Authors: Eva Fabriek; Dick De Waard; J. Paul Schepers
Addresses: Neuropsychology/Traffic Psychology Group, University of Groningen, Grote Kruisstraat 2/1, 9712 TS, Groningen, The Netherlands. ' Neuropsychology/Traffic Psychology Group, University of Groningen, Grote Kruisstraat 2/1, 9712 TS, Groningen, The Netherlands. ' Centre for Transport and Navigation, Ministry of Infrastructure and the Environment, Schoemakerstraat 97, 2628 VK, Delft, The Netherlands
Abstract: The visual characteristics of road infrastructure play a major role in a substantial number of single-bicycle crashes. The focus of this research was on finding the most common situations that result in a poorly visible bicycle infrastructure, and investigating how to improve these conditions for vulnerable cyclist populations, specifically the visually impaired and the older cyclist. Three studies were performed, a questionnaire study amongst visually impaired cyclists, focus group discussions with older cyclists, and an experiment on a closed track where participants' vision, in particular their contrast sensitivity, was impaired. The results from the questionnaire study and the focus group discussions revealed that bollards, kerbs, and cycle path markings/shoulders are the most critical visual elements in the road infrastructure. In addition, cycling performance and cyclists' feelings of safety worsened in conditions where the visibility of obstacles and the road's course were the poorest. Visibility can be enhanced by placing red-white bollards, painting kerbs white, by enhancing clearness of the road's shoulder, or by applying high contrast road markings on the side of the cycle path/road.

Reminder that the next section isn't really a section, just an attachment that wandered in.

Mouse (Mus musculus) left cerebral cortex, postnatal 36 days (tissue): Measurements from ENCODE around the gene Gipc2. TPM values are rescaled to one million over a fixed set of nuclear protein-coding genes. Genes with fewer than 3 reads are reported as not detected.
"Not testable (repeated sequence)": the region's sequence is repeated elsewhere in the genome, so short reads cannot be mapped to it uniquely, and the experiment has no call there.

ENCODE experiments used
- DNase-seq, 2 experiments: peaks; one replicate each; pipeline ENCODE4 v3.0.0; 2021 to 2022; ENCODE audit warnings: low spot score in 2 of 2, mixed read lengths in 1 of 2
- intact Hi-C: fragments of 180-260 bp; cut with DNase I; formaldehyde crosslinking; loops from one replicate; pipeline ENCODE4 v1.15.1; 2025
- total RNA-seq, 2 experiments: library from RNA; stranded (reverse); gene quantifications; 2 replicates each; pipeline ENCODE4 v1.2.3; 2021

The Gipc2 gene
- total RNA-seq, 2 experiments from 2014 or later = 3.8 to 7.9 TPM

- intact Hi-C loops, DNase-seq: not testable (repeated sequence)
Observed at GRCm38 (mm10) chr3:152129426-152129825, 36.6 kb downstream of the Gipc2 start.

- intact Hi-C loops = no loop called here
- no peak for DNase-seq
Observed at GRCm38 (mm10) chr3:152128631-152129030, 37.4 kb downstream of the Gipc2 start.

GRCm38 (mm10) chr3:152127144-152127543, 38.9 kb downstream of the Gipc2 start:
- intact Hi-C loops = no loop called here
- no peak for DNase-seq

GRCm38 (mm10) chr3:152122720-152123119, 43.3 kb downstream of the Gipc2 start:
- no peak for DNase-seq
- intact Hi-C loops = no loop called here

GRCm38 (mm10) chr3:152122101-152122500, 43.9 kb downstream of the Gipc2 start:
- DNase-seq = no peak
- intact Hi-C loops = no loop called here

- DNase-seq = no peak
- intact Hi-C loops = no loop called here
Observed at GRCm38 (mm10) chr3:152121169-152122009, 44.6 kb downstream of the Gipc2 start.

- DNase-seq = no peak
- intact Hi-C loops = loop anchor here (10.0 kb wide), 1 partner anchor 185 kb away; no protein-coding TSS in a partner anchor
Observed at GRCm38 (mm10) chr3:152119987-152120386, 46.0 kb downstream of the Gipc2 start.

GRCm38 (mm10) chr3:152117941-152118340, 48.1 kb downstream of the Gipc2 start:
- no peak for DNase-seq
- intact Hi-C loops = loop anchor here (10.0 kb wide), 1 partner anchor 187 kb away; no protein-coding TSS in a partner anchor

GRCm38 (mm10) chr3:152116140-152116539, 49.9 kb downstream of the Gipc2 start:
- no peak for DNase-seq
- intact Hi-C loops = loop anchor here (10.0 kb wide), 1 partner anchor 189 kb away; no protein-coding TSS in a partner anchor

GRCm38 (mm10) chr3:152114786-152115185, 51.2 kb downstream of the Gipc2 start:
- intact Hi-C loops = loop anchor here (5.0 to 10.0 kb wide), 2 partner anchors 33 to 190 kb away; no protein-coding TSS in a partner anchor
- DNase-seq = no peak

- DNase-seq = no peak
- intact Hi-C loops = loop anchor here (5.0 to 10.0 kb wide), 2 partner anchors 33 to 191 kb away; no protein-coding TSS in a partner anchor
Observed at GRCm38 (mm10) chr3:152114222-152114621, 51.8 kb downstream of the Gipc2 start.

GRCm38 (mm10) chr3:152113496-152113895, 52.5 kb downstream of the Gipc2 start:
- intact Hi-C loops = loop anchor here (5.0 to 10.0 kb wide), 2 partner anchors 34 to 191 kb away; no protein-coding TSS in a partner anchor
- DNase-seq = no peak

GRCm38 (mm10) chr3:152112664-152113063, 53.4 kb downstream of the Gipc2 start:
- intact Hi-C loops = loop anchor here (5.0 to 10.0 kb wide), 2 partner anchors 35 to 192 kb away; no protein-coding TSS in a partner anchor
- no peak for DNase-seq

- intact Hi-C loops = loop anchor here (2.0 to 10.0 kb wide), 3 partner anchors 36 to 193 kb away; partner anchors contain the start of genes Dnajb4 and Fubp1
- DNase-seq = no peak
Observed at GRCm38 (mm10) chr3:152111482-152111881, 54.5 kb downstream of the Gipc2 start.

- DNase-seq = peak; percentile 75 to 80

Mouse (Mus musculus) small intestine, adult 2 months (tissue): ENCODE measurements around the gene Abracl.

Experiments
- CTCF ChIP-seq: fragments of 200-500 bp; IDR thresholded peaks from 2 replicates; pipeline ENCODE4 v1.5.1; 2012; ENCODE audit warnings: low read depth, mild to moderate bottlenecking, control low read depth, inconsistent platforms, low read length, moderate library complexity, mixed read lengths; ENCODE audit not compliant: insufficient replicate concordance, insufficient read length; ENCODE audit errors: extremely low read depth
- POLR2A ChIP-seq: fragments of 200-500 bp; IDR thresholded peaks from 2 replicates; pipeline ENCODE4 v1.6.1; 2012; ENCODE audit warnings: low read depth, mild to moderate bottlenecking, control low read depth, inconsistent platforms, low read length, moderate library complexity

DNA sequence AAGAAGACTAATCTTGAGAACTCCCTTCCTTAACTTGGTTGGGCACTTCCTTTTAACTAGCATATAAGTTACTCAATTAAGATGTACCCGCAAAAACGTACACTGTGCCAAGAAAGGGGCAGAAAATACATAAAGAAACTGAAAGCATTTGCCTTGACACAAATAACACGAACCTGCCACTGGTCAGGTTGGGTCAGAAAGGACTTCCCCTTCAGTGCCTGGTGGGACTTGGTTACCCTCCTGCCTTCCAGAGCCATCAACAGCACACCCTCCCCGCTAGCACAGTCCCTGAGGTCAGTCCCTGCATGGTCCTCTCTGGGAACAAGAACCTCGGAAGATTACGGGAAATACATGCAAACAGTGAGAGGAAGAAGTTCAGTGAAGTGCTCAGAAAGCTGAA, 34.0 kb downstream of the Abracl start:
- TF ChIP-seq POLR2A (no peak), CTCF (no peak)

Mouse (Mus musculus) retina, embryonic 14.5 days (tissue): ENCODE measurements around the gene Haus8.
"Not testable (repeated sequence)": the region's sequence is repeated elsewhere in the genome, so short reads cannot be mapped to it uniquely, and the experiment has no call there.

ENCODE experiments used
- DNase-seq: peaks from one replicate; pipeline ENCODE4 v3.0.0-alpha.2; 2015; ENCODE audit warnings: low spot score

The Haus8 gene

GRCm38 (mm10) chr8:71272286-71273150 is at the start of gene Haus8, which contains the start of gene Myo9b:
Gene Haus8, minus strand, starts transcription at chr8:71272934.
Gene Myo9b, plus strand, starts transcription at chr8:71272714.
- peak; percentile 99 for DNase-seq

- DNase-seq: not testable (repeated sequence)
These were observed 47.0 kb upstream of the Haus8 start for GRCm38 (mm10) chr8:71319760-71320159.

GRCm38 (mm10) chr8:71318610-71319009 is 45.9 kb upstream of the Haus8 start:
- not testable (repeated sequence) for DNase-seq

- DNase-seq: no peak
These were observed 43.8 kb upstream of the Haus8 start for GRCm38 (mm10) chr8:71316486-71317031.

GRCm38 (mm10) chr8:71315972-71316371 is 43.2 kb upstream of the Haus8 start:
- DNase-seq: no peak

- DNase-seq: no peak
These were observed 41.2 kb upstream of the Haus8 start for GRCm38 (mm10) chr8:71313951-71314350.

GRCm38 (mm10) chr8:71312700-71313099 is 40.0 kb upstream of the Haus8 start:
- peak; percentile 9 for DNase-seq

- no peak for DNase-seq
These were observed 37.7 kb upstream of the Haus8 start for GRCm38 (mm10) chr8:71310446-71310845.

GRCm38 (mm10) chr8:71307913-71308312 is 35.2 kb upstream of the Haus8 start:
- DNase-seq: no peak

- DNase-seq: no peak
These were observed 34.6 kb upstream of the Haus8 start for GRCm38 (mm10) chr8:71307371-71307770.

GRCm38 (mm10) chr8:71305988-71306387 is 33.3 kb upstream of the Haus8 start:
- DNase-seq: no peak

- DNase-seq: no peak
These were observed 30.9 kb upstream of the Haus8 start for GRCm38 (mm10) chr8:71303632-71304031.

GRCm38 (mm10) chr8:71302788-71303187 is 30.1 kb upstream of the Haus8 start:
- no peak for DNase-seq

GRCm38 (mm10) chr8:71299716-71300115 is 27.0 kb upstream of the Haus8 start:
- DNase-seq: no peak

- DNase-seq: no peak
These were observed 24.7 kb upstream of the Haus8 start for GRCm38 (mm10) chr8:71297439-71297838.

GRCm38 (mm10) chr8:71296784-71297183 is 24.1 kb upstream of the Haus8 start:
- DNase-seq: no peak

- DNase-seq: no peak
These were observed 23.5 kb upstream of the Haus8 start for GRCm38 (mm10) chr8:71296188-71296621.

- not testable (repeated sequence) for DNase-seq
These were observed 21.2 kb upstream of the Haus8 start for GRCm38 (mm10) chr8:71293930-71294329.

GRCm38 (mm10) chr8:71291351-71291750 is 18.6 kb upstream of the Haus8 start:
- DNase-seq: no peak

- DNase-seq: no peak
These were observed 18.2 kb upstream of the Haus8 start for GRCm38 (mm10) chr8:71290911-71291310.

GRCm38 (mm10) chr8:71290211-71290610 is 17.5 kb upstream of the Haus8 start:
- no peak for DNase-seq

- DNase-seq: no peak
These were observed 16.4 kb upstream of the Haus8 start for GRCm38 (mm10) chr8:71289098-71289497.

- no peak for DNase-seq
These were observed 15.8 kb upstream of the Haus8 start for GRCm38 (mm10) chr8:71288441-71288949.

Keywords: poor visibility; bicycles; bikes; single-bicycle crashes; cyclists; road infrastructure; obstacles; bollards; kerbs; high contrast; ageing; bicycle accidents; visually impaired; older people; cycle paths; road markings; safety; road shoulder.
International Journal of Human Factors and Ergonomics, 2012 Vol.1 No.1, pp.98 - 115
Published online: 02 Feb 2012 *Full-text access for editors Access for subscribers Purchase this article Comment on this article